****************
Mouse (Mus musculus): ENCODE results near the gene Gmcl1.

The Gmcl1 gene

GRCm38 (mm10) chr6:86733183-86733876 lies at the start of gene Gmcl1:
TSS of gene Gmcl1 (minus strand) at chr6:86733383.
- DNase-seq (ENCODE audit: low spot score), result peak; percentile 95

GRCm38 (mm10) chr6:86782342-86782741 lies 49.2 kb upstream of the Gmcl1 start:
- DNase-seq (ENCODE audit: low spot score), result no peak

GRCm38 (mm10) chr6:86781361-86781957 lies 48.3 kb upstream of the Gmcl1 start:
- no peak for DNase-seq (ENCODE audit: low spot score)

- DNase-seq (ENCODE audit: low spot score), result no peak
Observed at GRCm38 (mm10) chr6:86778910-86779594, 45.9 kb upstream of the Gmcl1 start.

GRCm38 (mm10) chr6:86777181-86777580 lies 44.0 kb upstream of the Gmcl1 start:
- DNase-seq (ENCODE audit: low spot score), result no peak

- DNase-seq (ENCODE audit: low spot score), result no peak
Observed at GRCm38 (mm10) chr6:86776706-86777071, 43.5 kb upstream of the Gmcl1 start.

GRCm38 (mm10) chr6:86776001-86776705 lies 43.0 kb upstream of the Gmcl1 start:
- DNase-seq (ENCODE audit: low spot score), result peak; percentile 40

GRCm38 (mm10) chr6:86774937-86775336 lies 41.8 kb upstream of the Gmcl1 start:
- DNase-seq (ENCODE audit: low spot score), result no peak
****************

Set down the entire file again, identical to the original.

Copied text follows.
Mouse (Mus musculus): ENCODE results near the gene Gmcl1.

The Gmcl1 gene

GRCm38 (mm10) chr6:86733183-86733876 lies at the start of gene Gmcl1:
TSS of gene Gmcl1 (minus strand) at chr6:86733383.
- DNase-seq (ENCODE audit: low spot score), result peak; percentile 95

GRCm38 (mm10) chr6:86782342-86782741 lies 49.2 kb upstream of the Gmcl1 start:
- DNase-seq (ENCODE audit: low spot score), result no peak

GRCm38 (mm10) chr6:86781361-86781957 lies 48.3 kb upstream of the Gmcl1 start:
- no peak for DNase-seq (ENCODE audit: low spot score)

- DNase-seq (ENCODE audit: low spot score), result no peak
Observed at GRCm38 (mm10) chr6:86778910-86779594, 45.9 kb upstream of the Gmcl1 start.

GRCm38 (mm10) chr6:86777181-86777580 lies 44.0 kb upstream of the Gmcl1 start:
- DNase-seq (ENCODE audit: low spot score), result no peak

- DNase-seq (ENCODE audit: low spot score), result no peak
Observed at GRCm38 (mm10) chr6:86776706-86777071, 43.5 kb upstream of the Gmcl1 start.

GRCm38 (mm10) chr6:86776001-86776705 lies 43.0 kb upstream of the Gmcl1 start:
- DNase-seq (ENCODE audit: low spot score), result peak; percentile 40

GRCm38 (mm10) chr6:86774937-86775336 lies 41.8 kb upstream of the Gmcl1 start:
- DNase-seq (ENCODE audit: low spot score), result no peak